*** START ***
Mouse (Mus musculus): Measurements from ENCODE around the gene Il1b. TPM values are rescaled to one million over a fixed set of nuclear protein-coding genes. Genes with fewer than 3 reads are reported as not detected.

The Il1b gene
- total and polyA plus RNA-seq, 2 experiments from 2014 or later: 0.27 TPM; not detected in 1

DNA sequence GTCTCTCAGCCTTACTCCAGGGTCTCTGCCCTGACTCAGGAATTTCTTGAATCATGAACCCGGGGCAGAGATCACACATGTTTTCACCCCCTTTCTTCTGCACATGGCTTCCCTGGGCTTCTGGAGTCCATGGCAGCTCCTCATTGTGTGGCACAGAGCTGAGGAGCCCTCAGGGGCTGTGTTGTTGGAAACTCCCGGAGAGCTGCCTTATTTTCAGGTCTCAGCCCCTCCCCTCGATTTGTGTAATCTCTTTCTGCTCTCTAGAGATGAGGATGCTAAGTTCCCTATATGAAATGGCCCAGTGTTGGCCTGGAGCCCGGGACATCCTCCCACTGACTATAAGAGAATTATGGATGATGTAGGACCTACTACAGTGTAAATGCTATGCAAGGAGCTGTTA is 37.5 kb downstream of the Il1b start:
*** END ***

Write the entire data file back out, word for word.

Mouse (Mus musculus): Measurements from ENCODE around the gene Il1b. TPM values are rescaled to one million over a fixed set of nuclear protein-coding genes. Genes with fewer than 3 reads are reported as not detected.

The Il1b gene
- total and polyA plus RNA-seq, 2 experiments from 2014 or later: 0.27 TPM; not detected in 1

DNA sequence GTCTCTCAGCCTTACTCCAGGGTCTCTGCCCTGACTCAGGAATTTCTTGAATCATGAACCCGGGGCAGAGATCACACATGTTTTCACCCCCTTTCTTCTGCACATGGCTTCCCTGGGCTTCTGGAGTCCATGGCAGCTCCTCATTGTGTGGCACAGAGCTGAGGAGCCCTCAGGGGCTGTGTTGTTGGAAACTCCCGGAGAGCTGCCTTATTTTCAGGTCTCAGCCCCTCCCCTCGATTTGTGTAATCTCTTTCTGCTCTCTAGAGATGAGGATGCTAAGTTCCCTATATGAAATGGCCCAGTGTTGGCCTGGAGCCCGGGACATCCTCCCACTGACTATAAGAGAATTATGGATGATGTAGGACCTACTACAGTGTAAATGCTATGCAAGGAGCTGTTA is 37.5 kb downstream of the Il1b start: